The kid hops out of his chair and stands with his head down and hands in his pockets. His shoulders are hunched and he shuffles nervously from one foot to the next. He looks pale, dusty, tired, and just plain old worn out.
Tony wants him to leave and tells the kid to hit the road.
The kid hunches his shoulders a little more and he looks to Jessica for a reprieve.
“Tony, he’s got nowhere to go and he doesn’t have any money to go anywhere,” Jessica pleads. “We can’t just chuck him into the street. What will people say if they see he’s sleeping in that car?”
The kid acts like he’s been shot, but he quickly recovers and waits with bowed head and nervous fidgeting.
Tony asks the kid if he needs to take a piss.
The kid shakes his head no.
“Then stop that twitching. You’re making me agitated.”
The kid sits down in a chair and tries to force himself to sit still, but Tony just knows that one of the kid’s legs is jiggling with nerves.
“So, you’ve come crawling back,” Tony says. “What happened to our deal?”
“Deal?” Jessica asks as the kid sinks lower into his seat.
“Fucking useless, you know that?” Tony asks to the kid. “Should’ve known you couldn’t cut it.”
The kid closes his eyes and swallows.
“You want back in my nest?” Tony asks the kid.
“What’s this about a deal?” Jessica’s voice is climbing the bitch scale.
“Answer me,” Tony orders the kid. “You want to move back into my house? Do you?”
“I…I just need a place to stay for…I’m out of money,” the kid mumbles. “I promise to leave when I save up enough, but I…I’ve got nothing. Everything I had pretty much went into that car out front.”
“Yeah? Well whatever you paid, you got took,” Tony snarls.
“Tony,” Jessica snaps. “What deal?”
Tony jerks his head at the kid. “The deal where he does the manly thing and stops leeching off us.”
“He’s only asking for a helping hand until he gets on his feet,” Jessica says. She draws herself up. “I told him he could stay.”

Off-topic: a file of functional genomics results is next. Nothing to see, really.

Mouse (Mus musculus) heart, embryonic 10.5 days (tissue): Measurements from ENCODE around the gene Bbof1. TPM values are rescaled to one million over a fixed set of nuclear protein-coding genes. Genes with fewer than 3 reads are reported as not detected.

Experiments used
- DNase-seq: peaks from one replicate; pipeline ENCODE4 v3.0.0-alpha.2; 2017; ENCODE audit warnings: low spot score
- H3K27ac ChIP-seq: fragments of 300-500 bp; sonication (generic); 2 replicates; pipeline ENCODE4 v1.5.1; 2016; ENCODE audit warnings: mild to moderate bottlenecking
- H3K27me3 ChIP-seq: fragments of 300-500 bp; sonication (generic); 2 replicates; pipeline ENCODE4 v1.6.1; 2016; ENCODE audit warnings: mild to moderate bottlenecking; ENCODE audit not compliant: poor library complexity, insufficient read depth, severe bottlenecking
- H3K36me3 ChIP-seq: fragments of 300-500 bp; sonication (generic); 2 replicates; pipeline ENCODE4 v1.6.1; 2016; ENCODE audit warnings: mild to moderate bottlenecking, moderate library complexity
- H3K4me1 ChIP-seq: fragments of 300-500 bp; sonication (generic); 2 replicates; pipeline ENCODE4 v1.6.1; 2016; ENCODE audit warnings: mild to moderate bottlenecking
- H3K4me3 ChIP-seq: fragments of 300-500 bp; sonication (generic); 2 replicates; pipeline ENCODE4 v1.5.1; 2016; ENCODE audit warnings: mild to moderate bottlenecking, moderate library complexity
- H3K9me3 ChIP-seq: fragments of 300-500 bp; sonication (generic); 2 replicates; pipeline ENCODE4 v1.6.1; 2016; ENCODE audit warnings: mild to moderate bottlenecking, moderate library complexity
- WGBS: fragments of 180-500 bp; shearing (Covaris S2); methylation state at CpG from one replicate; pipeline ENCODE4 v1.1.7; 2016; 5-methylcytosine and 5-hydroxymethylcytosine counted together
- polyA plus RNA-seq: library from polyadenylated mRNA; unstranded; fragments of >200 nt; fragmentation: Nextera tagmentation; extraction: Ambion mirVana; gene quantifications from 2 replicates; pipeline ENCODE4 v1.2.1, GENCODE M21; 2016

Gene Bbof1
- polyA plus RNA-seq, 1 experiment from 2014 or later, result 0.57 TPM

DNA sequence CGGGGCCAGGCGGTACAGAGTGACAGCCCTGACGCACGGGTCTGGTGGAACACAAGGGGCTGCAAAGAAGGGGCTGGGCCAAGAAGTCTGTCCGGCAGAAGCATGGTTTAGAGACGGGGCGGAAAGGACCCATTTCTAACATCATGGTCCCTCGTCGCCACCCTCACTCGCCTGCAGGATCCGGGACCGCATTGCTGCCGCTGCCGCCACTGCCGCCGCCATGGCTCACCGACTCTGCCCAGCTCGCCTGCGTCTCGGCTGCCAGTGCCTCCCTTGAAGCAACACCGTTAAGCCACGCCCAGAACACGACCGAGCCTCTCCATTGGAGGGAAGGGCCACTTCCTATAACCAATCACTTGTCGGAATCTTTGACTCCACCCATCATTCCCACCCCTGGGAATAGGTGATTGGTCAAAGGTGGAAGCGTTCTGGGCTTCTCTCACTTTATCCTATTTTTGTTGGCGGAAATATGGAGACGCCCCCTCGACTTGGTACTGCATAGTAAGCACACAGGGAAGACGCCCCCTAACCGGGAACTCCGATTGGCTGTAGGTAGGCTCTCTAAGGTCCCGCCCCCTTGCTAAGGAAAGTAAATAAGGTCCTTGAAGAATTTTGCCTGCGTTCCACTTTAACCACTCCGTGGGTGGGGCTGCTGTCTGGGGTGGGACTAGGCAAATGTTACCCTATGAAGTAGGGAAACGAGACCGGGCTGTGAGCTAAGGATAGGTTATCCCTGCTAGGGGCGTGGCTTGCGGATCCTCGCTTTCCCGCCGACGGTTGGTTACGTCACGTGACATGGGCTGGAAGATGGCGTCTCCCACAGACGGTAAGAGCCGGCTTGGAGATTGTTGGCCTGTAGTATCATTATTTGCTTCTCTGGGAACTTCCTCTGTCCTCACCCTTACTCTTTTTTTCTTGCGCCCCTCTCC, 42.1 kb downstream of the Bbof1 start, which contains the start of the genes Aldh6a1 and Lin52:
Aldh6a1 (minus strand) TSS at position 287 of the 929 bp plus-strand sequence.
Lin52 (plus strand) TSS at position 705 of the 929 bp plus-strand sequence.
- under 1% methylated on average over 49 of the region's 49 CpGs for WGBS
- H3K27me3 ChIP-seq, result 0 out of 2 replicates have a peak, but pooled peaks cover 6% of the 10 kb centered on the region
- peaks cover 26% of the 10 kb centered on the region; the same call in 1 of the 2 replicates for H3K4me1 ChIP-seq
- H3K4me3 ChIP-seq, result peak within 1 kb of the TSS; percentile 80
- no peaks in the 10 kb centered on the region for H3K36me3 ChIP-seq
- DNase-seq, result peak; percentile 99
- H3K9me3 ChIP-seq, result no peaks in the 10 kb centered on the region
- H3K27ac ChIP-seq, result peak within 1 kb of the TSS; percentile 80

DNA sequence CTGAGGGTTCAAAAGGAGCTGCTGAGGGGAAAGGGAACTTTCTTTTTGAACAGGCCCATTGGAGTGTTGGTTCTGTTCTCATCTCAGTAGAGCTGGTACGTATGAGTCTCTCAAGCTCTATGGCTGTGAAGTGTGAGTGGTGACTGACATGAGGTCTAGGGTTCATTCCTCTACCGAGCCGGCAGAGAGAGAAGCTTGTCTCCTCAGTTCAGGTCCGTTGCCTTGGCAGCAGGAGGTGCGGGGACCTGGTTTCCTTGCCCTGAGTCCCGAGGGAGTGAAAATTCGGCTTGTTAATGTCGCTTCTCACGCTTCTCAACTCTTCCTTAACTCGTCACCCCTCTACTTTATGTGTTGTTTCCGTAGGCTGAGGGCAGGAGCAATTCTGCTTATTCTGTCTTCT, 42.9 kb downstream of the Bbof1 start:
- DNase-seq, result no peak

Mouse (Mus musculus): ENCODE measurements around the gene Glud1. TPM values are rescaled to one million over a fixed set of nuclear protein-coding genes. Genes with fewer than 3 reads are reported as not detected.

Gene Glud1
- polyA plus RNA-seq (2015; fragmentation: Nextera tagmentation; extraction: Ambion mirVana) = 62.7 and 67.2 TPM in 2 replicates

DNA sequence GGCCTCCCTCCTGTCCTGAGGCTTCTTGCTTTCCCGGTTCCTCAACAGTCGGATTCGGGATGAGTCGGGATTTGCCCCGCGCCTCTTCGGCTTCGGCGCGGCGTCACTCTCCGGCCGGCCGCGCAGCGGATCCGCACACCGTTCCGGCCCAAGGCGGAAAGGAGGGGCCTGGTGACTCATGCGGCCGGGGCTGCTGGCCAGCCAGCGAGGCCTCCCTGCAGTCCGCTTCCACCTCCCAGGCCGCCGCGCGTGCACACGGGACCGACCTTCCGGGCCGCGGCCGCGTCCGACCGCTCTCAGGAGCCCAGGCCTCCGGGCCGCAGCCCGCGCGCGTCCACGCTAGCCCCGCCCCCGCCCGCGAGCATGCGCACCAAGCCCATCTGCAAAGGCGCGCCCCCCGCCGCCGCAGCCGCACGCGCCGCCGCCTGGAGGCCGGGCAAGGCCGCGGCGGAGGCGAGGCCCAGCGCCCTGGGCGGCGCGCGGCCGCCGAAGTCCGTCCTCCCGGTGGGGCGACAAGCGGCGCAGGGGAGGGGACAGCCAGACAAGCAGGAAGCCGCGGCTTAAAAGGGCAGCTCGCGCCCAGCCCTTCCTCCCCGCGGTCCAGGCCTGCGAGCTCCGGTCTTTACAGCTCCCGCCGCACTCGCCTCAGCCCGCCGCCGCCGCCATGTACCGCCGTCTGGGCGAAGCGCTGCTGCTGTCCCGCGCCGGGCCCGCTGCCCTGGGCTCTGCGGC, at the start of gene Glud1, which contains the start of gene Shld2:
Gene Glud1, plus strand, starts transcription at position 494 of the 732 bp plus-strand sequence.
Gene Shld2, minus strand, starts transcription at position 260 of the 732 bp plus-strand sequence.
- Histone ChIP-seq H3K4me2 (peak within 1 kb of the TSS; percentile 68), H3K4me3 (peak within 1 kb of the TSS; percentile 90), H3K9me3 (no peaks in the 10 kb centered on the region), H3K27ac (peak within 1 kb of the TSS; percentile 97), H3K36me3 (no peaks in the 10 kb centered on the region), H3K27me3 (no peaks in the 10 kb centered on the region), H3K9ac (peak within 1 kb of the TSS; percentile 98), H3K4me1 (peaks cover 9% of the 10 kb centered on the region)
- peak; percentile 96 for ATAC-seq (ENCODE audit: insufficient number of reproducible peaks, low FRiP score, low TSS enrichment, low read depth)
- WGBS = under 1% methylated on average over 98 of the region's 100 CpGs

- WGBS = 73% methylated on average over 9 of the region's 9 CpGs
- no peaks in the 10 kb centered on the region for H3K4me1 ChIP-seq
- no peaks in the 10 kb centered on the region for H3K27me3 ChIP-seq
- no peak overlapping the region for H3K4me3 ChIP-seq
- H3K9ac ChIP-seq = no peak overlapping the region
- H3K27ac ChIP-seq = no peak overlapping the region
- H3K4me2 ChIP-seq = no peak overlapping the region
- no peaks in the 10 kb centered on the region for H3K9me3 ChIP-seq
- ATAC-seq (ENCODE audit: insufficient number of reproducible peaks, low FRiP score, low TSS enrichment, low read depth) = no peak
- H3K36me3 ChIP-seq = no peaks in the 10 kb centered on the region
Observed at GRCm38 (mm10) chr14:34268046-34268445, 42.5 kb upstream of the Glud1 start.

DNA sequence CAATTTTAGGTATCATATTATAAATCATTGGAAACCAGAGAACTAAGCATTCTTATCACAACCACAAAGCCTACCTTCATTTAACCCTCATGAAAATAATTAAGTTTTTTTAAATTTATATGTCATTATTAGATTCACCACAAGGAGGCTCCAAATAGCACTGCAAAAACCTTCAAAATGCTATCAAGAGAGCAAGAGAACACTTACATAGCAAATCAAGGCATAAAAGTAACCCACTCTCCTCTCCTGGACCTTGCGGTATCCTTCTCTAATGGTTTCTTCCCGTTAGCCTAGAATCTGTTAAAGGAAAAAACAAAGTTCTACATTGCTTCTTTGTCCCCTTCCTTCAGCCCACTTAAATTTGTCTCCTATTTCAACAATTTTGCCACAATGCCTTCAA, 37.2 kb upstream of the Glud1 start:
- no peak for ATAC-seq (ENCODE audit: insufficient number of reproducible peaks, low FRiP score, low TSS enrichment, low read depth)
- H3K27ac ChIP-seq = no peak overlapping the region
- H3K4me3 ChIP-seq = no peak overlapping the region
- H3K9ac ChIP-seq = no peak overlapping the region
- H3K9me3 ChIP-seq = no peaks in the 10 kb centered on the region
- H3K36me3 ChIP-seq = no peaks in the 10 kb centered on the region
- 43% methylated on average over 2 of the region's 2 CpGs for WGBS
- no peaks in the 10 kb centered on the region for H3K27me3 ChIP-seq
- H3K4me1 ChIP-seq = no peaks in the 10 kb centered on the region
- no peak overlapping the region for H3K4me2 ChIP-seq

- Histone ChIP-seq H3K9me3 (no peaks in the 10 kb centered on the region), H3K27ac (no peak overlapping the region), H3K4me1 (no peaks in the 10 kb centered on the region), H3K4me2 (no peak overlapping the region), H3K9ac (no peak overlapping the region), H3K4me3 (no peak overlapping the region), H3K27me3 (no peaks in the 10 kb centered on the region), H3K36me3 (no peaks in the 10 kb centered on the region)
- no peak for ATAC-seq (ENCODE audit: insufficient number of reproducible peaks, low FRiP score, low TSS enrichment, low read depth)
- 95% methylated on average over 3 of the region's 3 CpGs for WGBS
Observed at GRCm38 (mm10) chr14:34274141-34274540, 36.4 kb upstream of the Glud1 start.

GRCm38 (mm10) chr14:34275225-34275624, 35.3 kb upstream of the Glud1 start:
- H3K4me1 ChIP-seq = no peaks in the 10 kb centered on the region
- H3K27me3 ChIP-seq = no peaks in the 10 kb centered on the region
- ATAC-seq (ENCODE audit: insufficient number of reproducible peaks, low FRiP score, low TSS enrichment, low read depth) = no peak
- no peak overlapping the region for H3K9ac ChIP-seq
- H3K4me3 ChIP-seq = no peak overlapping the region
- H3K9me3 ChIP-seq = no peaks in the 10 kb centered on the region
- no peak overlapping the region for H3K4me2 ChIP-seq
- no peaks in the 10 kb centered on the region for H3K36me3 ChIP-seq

“You what?” Tony roars.
The kid’s head snaps up and he shrinks backwards. Oh, yeah. The kid knows that whatever Jessica promised doesn’t mean shit if Tony won’t agree to it. He can see the realization dawning on the kid’s face that living out of that shitbox in front of the house is a very real possibility.
Jessica flinches, but Tony can see from the deadly glitter in her eyes that she’s going to make him pay through the dick for this little night’s work. Shit, shit, shit. He’s stuck. If he tosses the kid out on his ass like he deserves, Jessica will fucking hound him until he changes his mind, but the thought of paying one more penny to support the kid sets not at all well with him. As far as he’s concerned, he’s paid far more than his due for keeping the kid fed and clothed. It’s high time for the kid to earn his own fucking keep.
“Fine,” Tony says to the kid. “Fine you can stay, but there are rules.”
The kid gives him a quick nod.
“First, you live in the basement.”
“The basement?” The kid’s mouth drops open.
“You can always sleep in the car,” Tony points out.
The kid attempts a protest. “What’s wrong with my old room?”
“Aren’t you a man now?” Tony sneers. “I’d think you want your place complete with own entrance so your mother and me don’t know when you come and go. Besides, if you fall back into whatever shit you were involved with in high school, I don’t want the cops knocking on my door when they’re looking for you.”
The kid sends a silent appeal to his mother with a look.
“We’ll talk about it,” Jessica says.
“Not open for negotiation,” Tony insists.
Jessica’s eyes narrow, but Tony knows that she knows from the tone of his voice that she’s got zero wiggle room.
He smiles at her. “You want me to help your son? I got ground rules. And that’s the first one.”
“There’s more?” the kid quietly asks.
“Rent,” Tony announces. “I’m not going to support your lazy ass any more. I expect to be paid $250 a month for the right to park your ass in the basement. You want food? That’s another $35 a week. You want to use our bathroom? That’s another $35 a week for water usage.”
The kid’s shoulders keep slumping further and further down as he listens to the list. On the last item, he asks, “To use the bathroom? You’re charging me for using the bathroom?”
“There’s a shower stall and toilet in the basement,” Jessica says.
“Does either one even work?” the kid asks.
“You’re going to find out,” Tony says. “I’m not finished. To use the bathroom in the basement, I want $20 a week to cover water use. If your mother does your clothes, it’ll be $5 a load. Do it yourself, I expect $2.50 a load. To park that piece of shit in my driveway, I want $10 a week.”